- Underline the entire phrase (e.g., "lick the valleys up") and remind students that this entire phrase is an example of personification because a train cannot "lick something up" but a person can. On the board, draw a quick picture to illustrate the point (e.g., a person licking an ice cream cone).
- Hand out a copy of the poem to each pair of students. Instruct them to reread it and circle nouns and verbs that signal personification throughout the poem. In addition, tell them to underline the phrase that goes with each circled word.
- Call on students to share the examples of personification that they identified. Correct misconceptions and offer clarification as needed.
Additional EL adaptations
- Provide sentence frames to support students during speaking tasks (i.e., "I think the word ____ is a noun because...").
- Use a simpler poem during the discourse level activity with fewer tier three words.
- Provide synonyms or definitions for challenging vocabulary that students will encounter on the worksheets (i.e., "prodigious," "supercilious," "docile").
- Allow beginning ELs to use bilingual resources to define new words throughout the lesson.
- Strategically pair beginning ELs with supportive non-ELs or advanced ELs who speak the same home language.
- Encourage advanced ELs to compose sentences and responses without sentence frames, or with shortened sentence stems.
- Allow advanced ELs to utilize a glossary, thesaurus, and dictionary for help with unfamiliar words.
- Choose advanced ELs to share their ideas first in group and class discussions. Ask them to add on, rephrase, or clarify what their peers say in class discussion.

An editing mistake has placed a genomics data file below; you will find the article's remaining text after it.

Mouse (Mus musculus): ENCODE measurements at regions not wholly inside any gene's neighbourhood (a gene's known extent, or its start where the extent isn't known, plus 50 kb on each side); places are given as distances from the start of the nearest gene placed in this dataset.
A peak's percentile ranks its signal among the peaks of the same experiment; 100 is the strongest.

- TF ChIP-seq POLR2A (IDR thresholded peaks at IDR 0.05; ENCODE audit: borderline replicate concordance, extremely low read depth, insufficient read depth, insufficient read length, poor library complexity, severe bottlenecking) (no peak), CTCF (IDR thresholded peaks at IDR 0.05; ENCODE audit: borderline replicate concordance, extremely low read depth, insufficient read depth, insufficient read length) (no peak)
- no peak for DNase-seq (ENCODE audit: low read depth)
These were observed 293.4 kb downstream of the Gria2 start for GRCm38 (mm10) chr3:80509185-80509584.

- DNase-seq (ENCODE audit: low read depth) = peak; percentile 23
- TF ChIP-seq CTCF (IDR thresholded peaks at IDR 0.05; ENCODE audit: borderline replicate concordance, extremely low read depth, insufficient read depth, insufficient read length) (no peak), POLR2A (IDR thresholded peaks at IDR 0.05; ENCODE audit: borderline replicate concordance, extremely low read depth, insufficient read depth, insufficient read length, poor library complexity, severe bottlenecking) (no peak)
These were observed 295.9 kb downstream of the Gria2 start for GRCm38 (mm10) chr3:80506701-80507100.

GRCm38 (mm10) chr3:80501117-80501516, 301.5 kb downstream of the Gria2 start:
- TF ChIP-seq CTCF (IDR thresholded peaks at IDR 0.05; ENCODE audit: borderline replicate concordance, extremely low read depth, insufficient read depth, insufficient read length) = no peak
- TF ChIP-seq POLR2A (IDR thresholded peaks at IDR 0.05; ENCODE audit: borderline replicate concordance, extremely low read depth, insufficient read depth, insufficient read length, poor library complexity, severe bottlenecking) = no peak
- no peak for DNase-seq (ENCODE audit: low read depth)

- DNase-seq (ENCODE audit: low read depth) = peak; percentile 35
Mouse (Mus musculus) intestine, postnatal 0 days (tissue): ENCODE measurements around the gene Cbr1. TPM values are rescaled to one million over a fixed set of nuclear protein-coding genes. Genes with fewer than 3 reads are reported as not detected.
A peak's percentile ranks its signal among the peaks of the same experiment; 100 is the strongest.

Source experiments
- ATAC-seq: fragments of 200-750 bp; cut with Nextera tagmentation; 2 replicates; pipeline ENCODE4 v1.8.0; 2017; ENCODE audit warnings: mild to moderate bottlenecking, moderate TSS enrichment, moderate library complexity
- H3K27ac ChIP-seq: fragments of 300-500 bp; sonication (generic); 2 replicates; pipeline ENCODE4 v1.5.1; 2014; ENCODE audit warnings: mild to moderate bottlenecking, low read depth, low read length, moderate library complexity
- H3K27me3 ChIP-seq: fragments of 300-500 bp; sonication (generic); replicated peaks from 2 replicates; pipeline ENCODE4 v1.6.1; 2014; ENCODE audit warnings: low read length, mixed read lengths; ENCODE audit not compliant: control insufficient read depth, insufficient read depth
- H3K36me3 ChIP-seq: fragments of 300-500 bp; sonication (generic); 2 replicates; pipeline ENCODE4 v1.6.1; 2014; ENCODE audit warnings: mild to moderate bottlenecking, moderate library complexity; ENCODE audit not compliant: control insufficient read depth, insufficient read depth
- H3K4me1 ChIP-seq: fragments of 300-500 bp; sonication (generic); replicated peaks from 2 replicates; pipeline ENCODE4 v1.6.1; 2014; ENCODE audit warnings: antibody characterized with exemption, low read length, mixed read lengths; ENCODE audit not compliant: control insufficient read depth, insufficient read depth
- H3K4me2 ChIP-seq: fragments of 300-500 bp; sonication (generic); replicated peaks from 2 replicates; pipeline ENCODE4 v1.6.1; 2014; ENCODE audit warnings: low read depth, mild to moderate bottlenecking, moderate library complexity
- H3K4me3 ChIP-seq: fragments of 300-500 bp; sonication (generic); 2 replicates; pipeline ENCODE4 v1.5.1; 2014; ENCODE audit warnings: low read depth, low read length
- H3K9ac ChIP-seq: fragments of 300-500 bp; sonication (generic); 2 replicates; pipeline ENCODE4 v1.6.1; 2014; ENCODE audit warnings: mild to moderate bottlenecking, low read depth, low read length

- Have advanced ELs repeat instructions and key vocabulary, summarizing important information for the class.
Formative Assessment of Academic Language(5 minutes)
- Write two sentences on the board: one that is an example of personification and one that is not (e.g., "A path welcomed her into the forest." / "A path lead her into the forest."). Label the sentences "one" and "two."
- Read the two sentences aloud and ask students to choose which sentence is an example of personification.
- Have students hold up one or two fingers to show their choice. Observe student responses to gauge understanding. Then, call on a student with the correct answer to explain their reasoning.
- Ask students to specify whether the personification is shown with a noun or verb.
- Repeat several times with other sentences, switching between nouns and verbs (e.g., "The moon's face shone brightly in the night sky." / "The moon's light was bright in the night sky.").
Review and closing(5 minutes)
- Remind students that authors use personification to make their writing more descriptive and vivid so that readers can make a picture in their minds.
- Clarify that personification is not meant to be taken literally. It is important for them to recognize figurative language, like personification, in stories or poems that they read because it will help them understand what is meant to be realistic and what is meant to entertain.
- Ask students to share other types of figurative language that they have learned about (e.g., metaphors and similes).